The ugliest donnybrook to hit the Phoenix Police Department in years started with one man's divorce.
That man, Jeff Pataky, wasn't a cop. He had nothing to do with cops, not at the time. He was just a software engineer-turned-blogger whose marriage had ended. But before all the issues in Pataky's divorce could be settled, he managed to create a slugfest that now threatens the stability of the Phoenix PD's homicide bureau.
It all began in 2007, after Pataky's soon-to-be-ex wife, Julie Cioppa, filed for an order of protection, claiming her ex-husband had abused her. After months of mudslinging from both sides, she managed to convince Phoenix police detectives that Pataky had violated the order. They arrested him.
As it turned out, the charge was bunk. Cioppa had apparently manufactured evidence, and the cops failed to do enough homework to realize it. The case fell apart on the very first day of trial.
And that's when Pataky started the Web site. Badphoenixcops.com doesn't just criticize the Phoenix PD brass — it excoriates them. The site promises "cover-ups and corruption," "dirty deeds and misgivings" — and, if its reporting can be believed, the site more than delivers. Think allegations of racism, adultery, a "massive cover-up" in the Baseline Killer case, and near-constant use of the term "assclowns" to describe high-ranking officers.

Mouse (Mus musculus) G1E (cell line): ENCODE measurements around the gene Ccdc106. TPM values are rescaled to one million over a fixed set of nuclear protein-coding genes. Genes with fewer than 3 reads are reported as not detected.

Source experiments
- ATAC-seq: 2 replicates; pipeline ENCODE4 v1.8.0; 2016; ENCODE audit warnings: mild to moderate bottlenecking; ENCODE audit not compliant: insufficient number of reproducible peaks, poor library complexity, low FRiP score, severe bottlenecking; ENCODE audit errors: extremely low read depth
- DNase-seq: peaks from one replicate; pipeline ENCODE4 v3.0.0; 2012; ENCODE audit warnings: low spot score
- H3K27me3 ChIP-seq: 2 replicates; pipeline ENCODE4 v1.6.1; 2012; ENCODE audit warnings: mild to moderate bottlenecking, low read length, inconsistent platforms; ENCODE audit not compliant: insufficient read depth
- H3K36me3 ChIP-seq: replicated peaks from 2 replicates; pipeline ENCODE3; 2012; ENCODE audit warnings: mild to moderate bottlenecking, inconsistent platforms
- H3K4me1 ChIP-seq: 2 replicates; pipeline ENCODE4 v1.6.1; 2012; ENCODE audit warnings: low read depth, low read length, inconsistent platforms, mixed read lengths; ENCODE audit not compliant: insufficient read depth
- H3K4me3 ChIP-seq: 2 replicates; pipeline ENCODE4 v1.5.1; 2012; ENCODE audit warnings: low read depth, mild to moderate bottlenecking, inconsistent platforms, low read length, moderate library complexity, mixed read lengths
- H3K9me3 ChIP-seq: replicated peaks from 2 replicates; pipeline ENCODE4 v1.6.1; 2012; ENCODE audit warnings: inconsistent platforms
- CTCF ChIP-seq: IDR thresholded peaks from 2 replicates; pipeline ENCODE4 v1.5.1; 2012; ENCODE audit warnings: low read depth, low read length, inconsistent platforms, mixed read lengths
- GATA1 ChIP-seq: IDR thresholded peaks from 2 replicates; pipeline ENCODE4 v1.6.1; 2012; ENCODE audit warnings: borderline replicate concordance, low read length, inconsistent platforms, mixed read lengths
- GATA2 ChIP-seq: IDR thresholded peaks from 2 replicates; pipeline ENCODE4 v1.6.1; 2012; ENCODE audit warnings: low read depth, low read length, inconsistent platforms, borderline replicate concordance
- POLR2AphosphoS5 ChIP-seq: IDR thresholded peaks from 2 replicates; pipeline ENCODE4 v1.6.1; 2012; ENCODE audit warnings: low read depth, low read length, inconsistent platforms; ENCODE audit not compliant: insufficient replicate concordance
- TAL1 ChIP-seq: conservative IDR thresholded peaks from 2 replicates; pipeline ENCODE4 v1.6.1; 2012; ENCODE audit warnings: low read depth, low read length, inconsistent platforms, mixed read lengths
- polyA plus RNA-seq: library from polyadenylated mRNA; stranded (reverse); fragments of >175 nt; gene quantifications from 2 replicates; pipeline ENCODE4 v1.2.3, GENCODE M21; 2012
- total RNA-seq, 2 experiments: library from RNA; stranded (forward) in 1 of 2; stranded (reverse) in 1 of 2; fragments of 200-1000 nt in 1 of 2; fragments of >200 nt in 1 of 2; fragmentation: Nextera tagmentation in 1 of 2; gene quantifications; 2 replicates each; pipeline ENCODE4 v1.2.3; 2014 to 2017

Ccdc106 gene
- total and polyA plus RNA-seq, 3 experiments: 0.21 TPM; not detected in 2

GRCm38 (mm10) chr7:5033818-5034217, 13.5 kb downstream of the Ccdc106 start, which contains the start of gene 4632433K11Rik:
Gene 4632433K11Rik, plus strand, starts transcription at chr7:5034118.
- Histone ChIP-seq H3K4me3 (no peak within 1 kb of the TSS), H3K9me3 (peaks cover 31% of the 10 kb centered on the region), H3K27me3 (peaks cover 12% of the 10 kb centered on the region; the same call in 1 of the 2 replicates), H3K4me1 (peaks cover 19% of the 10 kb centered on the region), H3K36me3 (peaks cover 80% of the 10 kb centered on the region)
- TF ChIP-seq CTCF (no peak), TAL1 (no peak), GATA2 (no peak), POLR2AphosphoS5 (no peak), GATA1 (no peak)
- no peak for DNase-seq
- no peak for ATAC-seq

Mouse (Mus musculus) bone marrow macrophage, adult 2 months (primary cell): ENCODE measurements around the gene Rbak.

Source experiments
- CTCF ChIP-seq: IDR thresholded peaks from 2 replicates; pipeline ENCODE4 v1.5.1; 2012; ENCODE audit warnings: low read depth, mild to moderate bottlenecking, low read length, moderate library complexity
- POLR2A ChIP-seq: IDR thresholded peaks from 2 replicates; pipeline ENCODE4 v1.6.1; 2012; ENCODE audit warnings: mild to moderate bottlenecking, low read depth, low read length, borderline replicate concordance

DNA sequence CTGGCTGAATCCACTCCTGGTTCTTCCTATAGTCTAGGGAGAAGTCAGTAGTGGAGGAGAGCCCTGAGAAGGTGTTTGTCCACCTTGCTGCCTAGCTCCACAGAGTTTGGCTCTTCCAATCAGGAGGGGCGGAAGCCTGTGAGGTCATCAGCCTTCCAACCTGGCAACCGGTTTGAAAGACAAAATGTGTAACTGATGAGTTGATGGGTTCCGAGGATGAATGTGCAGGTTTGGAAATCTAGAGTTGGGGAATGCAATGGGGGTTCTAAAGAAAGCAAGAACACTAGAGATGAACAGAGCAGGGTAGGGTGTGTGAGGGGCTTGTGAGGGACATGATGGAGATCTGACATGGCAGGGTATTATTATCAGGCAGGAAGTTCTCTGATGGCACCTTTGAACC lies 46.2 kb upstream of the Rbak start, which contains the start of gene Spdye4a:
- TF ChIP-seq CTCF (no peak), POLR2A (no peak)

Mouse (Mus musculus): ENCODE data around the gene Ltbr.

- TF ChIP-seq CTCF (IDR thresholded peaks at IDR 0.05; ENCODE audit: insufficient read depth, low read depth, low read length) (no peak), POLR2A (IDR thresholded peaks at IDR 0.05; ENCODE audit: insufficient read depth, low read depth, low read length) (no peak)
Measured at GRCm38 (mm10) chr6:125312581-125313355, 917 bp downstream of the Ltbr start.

So when Phoenix police officers raided Pataky's home early on the morning of March 9, civil libertarians across the country cried foul.
The cops seized Pataky's laptop, his roommate's laptop, and his wireless modem. Then they busted into his safe and took his backup devices. Although Pataky was out of town, the cops handcuffed and detained his female roommate for three hours. Meanwhile, Pataky's sons — two elementary school students — had to be taken to school by uniformed officers, according to court records.
The raid quickly became a public relations nightmare for the Phoenix Police Department. Bloggers raised hell, videos defending Pataky sprung up on YouTube, and police brass were left scrambling to explain their actions.
Their "explanations" were cryptic, at best. The city's public information officers claimed that Pataky wasn't necessarily the target of the investigation, and that police weren't attempting to silence their most vocal critic.
All that may well be true. But the record suggests that even if they weren't trying to shut up Pataky, they were trying to shut down his best source — and that they'd come to believe that source was one of their own.
For the cops didn't just raid Jeff Pataky's home on March 9. They also raided the home of a 13-year veteran of the police force, Officer David Barnes.
The warrant sought Barnes' computer and other electronics. It also sought "any personal communication between Jeffrey Pataky and David Barnes."
Three months after the raids, the smoke has yet to clear.
Barnes' lawyer, Craig Mehrens, has requested that the court unseal the search warrants that allowed police into his home. But after police objected, Maricopa County Superior Court Judge Gary Donahoe agreed to keep the documents under wrap for four months, to give police time to continue their investigation without tipping their hand. We won't know until June 30 exactly what the cops seized, or why.
And many of the key people in this case refused interviews with New Times. Both Pataky and Barnes declined comment. So did the Phoenix Police Department and Barnes' attorney, Mehrens.